Giddy Giles begins the quest that his own fictitious characters engage in (mc domain-physics), to learn (mc concern) all about the object of his desire. Hampered by the ministrations of his nosy parker housekeeper, and well- intentioned literary agent (mc problem-protection), he restricts their possible interference (mc approach-do-er) of his foray into "finding beauty where no-one (at least in his milieu) seems to look"--fan magazines, situation comedy, B grade movies. While mooning over Ronnie, Giles comes to terms with the present (outcome-success). He is compelled to purchase and master the video player and "goggle box," open an account at the video store (to rent the Ronnie film festival, Tex Mex and Skid Marks), hook up an answering machine to take messages while cutting and pasting his Ronnie collage, and finally, jetting to Long Island (mc response of proaction), where he will strategize (mc thematic issue) how to meet the actor.

Giles holes up in the roadside motel of Ronnie's town, run by yet another interfering and overprotective landlady. Inside he scratches out tactics to determine his film idol's whereabouts: "1. Hire detective 2. Bribe postman" (male mental sex), but it is his painstaking investigation (relationship story catalyst) that pays off when he ascertains Ronnie's exact location and trumps up a relationship with the lovely Audrey, Ronnie's fiancee (os dividend-learning). Like an infatuated schoolgirl, Giles sits anxiously by the telephone for hours (rs inhibitor-need), until the beautiful couple rings up with a dinner invitation.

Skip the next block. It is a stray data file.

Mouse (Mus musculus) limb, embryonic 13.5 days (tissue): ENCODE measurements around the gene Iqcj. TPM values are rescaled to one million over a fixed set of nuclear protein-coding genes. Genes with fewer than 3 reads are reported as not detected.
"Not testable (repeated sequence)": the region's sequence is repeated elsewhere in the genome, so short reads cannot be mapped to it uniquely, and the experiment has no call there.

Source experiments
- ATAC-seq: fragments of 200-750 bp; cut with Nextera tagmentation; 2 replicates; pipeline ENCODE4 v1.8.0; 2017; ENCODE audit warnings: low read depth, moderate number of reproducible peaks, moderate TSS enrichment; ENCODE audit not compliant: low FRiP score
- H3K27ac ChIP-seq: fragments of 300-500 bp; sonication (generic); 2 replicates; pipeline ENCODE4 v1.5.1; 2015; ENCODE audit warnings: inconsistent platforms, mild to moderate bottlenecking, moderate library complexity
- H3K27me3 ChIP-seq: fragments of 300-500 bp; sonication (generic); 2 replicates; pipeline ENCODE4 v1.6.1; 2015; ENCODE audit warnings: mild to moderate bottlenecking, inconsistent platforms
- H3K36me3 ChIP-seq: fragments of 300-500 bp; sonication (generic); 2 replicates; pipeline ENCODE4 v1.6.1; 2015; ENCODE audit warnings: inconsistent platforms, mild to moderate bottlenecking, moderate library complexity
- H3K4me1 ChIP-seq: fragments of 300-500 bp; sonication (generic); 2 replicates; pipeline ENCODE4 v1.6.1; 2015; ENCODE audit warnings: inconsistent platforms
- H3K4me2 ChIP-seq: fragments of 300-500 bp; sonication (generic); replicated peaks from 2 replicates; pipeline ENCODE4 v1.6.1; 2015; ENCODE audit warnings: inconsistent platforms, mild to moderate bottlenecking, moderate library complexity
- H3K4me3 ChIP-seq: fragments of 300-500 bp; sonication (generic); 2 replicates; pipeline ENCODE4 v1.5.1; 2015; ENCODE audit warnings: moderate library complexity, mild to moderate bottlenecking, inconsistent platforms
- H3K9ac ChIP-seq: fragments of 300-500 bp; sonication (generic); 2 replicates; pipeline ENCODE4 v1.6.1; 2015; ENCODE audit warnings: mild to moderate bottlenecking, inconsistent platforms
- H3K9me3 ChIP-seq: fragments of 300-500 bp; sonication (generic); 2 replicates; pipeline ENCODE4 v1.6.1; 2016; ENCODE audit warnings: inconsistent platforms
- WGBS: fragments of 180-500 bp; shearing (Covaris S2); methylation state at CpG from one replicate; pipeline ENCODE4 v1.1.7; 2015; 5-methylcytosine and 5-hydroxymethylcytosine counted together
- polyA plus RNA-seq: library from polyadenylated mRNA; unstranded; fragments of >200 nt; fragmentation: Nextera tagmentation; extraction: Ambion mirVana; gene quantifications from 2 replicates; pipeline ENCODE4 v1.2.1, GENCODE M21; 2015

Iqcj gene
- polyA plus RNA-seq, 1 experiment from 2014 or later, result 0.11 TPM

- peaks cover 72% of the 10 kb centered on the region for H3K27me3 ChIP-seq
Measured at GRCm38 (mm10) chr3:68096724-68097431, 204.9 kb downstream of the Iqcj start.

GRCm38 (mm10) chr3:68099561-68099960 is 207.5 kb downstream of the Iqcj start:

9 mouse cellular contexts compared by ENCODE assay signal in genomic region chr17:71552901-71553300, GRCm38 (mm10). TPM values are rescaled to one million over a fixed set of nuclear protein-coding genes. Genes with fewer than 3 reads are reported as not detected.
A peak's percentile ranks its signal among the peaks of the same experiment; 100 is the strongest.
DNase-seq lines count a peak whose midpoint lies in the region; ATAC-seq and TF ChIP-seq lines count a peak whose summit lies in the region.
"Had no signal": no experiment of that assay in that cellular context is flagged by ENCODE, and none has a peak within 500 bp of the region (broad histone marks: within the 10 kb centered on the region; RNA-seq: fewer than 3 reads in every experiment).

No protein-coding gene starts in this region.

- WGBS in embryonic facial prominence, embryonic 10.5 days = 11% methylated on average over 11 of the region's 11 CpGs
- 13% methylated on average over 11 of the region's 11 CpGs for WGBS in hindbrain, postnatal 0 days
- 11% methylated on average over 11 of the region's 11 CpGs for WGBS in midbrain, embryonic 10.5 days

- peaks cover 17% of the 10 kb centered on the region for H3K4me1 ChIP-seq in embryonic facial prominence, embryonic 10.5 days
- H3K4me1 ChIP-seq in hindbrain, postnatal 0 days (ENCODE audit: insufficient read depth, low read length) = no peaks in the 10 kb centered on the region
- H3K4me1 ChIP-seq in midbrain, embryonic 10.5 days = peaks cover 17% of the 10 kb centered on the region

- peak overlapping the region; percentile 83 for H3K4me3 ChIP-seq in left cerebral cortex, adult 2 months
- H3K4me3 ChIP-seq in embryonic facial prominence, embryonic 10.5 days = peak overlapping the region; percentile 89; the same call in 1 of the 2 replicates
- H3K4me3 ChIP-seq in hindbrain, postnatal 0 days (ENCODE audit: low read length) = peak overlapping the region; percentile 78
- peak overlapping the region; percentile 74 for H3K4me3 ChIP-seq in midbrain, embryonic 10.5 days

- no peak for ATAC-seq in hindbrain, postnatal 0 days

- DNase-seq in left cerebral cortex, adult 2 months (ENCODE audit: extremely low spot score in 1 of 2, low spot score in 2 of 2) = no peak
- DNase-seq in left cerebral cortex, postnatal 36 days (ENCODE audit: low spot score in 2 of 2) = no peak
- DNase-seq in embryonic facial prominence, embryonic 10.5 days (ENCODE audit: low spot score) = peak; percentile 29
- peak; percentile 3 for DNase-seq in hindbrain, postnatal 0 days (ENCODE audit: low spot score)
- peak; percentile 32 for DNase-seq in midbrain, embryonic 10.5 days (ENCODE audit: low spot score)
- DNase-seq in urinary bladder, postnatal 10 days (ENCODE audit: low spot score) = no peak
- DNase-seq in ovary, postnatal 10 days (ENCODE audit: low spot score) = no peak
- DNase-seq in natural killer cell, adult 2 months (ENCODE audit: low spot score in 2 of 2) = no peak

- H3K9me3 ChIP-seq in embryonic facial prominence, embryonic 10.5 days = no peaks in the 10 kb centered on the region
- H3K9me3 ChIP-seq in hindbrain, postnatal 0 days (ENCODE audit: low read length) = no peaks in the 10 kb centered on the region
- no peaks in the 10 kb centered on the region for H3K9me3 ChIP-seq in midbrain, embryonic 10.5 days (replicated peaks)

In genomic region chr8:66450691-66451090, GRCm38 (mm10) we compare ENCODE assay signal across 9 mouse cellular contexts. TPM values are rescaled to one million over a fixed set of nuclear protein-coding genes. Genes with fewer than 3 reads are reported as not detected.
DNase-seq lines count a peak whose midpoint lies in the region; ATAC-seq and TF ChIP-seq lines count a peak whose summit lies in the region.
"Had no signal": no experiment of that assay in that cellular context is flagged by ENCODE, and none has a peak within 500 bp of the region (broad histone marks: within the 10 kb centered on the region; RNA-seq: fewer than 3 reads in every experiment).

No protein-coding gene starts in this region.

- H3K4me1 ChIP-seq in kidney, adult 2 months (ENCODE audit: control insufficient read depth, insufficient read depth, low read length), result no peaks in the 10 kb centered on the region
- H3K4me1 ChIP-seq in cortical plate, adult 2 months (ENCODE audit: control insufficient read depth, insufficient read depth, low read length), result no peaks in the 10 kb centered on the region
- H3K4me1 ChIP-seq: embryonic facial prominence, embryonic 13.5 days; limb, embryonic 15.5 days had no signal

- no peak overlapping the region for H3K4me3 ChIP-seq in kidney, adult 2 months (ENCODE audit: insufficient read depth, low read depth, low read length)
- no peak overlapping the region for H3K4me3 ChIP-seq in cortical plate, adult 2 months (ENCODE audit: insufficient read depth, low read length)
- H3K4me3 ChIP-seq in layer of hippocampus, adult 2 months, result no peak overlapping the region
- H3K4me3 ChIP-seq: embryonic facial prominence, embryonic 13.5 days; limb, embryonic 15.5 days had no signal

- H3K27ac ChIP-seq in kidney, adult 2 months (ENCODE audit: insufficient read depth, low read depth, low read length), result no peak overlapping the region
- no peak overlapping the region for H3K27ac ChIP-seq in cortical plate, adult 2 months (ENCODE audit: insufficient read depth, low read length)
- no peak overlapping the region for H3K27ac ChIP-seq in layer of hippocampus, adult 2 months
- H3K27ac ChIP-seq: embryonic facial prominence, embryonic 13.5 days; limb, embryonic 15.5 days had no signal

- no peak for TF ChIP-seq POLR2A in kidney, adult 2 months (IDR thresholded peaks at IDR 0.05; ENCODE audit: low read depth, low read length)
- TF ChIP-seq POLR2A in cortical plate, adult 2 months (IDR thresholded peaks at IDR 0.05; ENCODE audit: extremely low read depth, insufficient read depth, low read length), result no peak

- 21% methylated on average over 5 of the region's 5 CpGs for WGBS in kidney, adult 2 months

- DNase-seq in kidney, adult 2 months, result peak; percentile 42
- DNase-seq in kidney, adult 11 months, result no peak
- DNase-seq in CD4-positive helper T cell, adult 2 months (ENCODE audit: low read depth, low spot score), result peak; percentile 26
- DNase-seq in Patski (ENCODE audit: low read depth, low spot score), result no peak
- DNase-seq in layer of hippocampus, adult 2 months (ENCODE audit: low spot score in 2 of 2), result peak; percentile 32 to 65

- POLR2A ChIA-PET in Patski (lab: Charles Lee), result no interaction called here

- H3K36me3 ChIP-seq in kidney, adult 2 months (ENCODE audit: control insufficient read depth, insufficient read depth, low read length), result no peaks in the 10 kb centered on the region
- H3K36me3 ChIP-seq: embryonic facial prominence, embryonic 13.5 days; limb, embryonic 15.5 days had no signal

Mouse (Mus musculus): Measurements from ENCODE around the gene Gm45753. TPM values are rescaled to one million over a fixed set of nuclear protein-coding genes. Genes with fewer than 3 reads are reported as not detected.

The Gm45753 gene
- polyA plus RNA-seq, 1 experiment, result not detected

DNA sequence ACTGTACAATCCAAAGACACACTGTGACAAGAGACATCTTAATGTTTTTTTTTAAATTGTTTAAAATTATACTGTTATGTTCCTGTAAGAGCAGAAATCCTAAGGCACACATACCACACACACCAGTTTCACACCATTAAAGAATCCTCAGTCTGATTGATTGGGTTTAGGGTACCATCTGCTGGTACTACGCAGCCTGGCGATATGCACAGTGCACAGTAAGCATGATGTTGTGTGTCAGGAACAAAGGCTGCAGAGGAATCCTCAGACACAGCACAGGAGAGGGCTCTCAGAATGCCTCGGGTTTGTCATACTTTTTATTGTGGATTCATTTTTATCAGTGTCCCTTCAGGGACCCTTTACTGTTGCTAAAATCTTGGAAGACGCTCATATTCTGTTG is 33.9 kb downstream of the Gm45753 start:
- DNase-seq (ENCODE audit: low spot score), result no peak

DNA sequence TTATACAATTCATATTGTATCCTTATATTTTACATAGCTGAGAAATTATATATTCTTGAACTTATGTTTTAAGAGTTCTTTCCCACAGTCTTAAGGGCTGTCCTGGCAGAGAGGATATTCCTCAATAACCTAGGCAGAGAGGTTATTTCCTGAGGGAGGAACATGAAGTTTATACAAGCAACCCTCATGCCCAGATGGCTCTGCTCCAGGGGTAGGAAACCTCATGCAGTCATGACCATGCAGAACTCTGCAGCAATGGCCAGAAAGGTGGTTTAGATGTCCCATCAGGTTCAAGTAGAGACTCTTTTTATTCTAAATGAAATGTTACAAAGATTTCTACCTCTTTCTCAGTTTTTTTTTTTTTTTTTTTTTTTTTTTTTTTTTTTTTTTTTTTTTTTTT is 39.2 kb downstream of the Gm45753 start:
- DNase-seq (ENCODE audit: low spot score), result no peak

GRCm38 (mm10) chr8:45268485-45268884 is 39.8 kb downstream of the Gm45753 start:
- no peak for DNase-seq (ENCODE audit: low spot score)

Ronnie represents the emotional manipulation (ic domain-psychology) of mass media, yet he repudiates (ic problem-non-acceptance) his teen beat status--despite his photogenic "files of smiles" he wants to be a serious actor (ic benchmark). His initial appraisal (rs thematic issue) of the old gentleman is based on Giles' fabrication and the teen's own conviction that "British stuff is cool," yet this first impression (appraisal) is his critical flaw. Giles flatters the boy with what he needs (oc thematic issue) to hear--he has "the look of a young Olivier" and the potential (rs story problem) for Shakespeare, yet Audrey astutely understands "Something is rotten in the state of Denmark" and arranges (ic unique ability-permission) to effectively remove Ronnie from Giles' advances (mc growth-stop).